Yeshiva of Rock
Four years ago, I received a burned CD copy of an unreleased album. Hastily written on the disc in black marker was the band’s name, The Marcus Brothers. The CD contained an album-worth of explicitly Orthodox rock. It was something of an underground Chabad secret, the group’s core members two real-life brothers, one of them a Lubavitcher emissary in California.
The pair (occasionally joined by four other brothers singing back-up) eventually re-formed as The 8th Day and last month released their second album, “Brooklyn.” The record is something rare in the burgeoning business of frum rock. Instead of marketing a collection of revved-up wedding songs, The 8th Day takes its cues from contemporary popular music, from the dirge-like post-grunge of “C.D.S.G.” (Chassidim Don’t Say Goodbye) to the reggae-rock of “Wake Up.”
“Brooklyn” lacks some of the under-produced charm of that first bootleg, but it contains enough of its own to make it worthwhile. Foremost among its charms is the band’s melding of Hasidic pop and rock sounds. (Try finding another band that sings about bubbes with guitars grinding in the background.)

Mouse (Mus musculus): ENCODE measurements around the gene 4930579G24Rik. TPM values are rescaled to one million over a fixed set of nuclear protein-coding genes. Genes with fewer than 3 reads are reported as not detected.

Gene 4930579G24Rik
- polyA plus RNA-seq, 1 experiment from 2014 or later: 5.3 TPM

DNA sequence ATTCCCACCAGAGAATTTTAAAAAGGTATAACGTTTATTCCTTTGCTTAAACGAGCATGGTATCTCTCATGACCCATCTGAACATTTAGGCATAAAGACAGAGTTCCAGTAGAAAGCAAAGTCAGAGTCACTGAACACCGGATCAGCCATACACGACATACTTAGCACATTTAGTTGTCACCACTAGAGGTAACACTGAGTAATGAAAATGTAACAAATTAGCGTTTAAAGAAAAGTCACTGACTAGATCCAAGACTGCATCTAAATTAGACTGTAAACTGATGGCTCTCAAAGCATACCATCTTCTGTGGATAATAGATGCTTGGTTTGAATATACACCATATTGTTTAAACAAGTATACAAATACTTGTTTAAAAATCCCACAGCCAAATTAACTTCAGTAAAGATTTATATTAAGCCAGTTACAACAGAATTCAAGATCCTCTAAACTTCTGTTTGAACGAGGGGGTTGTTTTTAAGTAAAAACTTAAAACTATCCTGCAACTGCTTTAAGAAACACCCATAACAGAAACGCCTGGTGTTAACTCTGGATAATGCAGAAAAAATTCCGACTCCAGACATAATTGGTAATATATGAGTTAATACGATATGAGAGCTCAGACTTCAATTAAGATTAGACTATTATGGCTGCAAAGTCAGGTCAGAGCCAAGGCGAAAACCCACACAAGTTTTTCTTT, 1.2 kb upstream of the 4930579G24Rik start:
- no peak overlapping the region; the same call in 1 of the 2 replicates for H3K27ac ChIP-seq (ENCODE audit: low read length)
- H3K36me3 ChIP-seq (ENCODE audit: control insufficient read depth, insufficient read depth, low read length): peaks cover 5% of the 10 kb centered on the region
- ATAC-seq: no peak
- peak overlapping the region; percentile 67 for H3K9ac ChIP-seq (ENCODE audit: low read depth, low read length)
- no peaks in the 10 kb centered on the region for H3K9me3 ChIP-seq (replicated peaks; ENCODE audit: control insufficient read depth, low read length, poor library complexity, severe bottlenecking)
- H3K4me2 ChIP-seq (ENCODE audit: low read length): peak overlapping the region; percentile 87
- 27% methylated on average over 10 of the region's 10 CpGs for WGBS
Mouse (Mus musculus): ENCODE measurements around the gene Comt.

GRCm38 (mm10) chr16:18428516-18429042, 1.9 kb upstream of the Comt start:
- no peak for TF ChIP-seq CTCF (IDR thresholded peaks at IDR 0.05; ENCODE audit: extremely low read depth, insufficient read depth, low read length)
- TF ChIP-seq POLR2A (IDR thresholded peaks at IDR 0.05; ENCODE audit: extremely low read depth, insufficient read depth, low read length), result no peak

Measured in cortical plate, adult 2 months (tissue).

The 8th Day is at once yeshiva-oriented and musically up-to-date. Other ultra-Orthodox musicians tend to either be trapped in a liturgical-inspired genre (such as well-known Hasidic musician Avraham Fried, who happens to be the Marcus brothers’ uncle) or sacrifice the motifs of Hasidic culture for mass appeal (Matisyahu).
The 8th Day alternates its lyrics between English, Hebrew and Yiddish. This musical melting pot is what makes songs like “C.D.S.G” — with its soaring English-language chorus punctuated by a rat-a-tat-tat hip-hop delivery in Yiddish — so interesting. Unfortunately, the band’s English lyrics too often tend toward weakly formulated clichés (“The hearts are broken, how can you shatter a dream?” on “Broken Hearts”). Nevertheless, “Brooklyn” is an album well worth examining — at the very least to see the enormous influence that modern rock is exerting on a new generation of Hasidic musicians.
Mordechai Shinefield has written about music for Rolling Stone, The Village Voice and the New York Press.
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